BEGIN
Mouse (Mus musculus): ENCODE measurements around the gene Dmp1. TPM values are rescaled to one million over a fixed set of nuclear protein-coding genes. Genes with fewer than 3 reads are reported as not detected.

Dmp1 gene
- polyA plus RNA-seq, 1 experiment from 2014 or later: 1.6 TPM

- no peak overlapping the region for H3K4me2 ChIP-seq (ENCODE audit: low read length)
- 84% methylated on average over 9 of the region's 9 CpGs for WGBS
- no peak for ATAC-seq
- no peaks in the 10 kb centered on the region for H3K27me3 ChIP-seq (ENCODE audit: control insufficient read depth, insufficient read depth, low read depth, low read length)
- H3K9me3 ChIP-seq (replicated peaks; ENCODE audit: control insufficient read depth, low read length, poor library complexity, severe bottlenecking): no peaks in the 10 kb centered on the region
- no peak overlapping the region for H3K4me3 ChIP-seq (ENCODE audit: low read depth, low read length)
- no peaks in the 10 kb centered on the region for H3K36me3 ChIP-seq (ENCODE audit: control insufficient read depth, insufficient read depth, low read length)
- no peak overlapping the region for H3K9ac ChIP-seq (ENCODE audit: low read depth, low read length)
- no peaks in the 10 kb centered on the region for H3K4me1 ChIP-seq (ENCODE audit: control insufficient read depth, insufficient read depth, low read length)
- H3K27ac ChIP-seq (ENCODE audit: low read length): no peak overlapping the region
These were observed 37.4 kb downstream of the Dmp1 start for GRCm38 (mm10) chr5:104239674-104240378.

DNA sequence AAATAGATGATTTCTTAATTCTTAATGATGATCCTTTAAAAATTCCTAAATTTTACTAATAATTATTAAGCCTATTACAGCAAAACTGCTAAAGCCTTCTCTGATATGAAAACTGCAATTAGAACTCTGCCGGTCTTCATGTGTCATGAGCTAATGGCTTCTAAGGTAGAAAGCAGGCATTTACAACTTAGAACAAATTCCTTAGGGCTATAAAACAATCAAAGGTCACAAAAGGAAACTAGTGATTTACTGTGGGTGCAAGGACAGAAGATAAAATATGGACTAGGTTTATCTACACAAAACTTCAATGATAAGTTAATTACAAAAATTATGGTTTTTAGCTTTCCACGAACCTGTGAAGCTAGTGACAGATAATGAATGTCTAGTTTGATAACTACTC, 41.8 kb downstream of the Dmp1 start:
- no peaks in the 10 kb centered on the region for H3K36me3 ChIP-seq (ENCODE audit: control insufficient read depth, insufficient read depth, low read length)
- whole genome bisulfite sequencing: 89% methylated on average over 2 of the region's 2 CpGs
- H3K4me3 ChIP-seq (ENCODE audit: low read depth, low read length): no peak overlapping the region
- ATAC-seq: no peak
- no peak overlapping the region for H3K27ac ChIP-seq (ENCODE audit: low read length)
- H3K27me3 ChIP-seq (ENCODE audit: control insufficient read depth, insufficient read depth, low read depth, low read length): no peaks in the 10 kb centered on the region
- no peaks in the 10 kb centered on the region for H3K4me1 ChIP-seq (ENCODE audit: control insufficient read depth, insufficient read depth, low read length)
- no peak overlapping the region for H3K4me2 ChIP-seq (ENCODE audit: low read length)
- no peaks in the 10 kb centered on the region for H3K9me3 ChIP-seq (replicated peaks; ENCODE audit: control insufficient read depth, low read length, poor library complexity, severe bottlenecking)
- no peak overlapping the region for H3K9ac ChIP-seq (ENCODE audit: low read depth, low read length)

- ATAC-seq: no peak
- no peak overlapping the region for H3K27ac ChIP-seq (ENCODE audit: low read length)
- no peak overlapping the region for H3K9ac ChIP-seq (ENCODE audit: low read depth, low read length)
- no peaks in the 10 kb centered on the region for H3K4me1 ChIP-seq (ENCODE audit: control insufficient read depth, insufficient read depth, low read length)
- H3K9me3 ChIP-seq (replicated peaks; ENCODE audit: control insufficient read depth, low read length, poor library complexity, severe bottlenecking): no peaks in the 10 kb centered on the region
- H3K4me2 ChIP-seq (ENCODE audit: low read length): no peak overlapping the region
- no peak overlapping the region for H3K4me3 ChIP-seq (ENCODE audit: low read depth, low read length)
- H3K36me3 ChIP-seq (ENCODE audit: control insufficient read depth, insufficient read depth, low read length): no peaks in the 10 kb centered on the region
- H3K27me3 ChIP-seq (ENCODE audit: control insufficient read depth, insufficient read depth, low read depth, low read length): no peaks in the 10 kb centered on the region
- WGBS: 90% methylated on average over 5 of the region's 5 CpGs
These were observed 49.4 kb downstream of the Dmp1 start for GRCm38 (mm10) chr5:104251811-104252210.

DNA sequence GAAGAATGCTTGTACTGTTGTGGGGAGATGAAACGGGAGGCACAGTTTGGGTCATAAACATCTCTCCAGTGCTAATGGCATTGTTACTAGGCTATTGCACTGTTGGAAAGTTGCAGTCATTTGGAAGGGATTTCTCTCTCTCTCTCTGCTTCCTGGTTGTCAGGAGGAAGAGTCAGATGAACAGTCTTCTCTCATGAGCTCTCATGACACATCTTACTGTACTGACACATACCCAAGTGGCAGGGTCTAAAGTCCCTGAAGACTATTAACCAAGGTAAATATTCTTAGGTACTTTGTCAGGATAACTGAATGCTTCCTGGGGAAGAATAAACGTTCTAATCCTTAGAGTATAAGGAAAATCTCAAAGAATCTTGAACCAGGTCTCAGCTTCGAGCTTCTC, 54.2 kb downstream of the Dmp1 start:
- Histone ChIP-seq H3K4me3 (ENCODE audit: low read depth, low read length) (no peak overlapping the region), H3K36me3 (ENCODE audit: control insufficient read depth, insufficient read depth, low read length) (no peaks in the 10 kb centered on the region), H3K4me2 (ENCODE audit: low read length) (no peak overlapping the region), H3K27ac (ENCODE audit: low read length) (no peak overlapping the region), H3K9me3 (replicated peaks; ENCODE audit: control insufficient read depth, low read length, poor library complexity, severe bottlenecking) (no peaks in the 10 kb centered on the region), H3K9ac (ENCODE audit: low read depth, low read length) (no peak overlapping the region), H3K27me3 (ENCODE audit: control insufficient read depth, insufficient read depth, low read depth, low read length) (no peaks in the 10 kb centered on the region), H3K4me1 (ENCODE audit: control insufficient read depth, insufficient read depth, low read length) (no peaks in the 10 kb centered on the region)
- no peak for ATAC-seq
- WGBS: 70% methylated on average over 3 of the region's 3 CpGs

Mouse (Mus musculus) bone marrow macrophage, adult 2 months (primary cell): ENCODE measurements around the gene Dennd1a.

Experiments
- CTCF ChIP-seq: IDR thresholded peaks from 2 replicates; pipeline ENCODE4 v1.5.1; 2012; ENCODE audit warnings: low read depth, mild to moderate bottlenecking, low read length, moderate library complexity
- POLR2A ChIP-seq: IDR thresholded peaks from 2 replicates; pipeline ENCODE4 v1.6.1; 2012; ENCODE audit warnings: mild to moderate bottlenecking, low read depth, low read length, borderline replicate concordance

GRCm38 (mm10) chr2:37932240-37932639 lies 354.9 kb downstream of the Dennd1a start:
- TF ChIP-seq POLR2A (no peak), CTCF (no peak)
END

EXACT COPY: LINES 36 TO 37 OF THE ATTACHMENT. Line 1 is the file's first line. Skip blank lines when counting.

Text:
These were observed 49.4 kb downstream of the Dmp1 start for GRCm38 (mm10) chr5:104251811-104252210.

DNA sequence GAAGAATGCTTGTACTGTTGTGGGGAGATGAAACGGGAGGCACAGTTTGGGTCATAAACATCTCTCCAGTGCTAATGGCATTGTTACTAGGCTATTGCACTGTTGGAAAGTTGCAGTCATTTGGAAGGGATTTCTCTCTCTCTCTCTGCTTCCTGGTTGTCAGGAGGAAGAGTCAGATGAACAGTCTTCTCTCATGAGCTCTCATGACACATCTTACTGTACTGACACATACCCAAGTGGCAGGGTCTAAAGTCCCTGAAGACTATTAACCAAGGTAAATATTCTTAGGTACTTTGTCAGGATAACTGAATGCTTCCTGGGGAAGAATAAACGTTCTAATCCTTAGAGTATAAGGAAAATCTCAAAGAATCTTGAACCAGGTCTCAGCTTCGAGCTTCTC, 54.2 kb downstream of the Dmp1 start: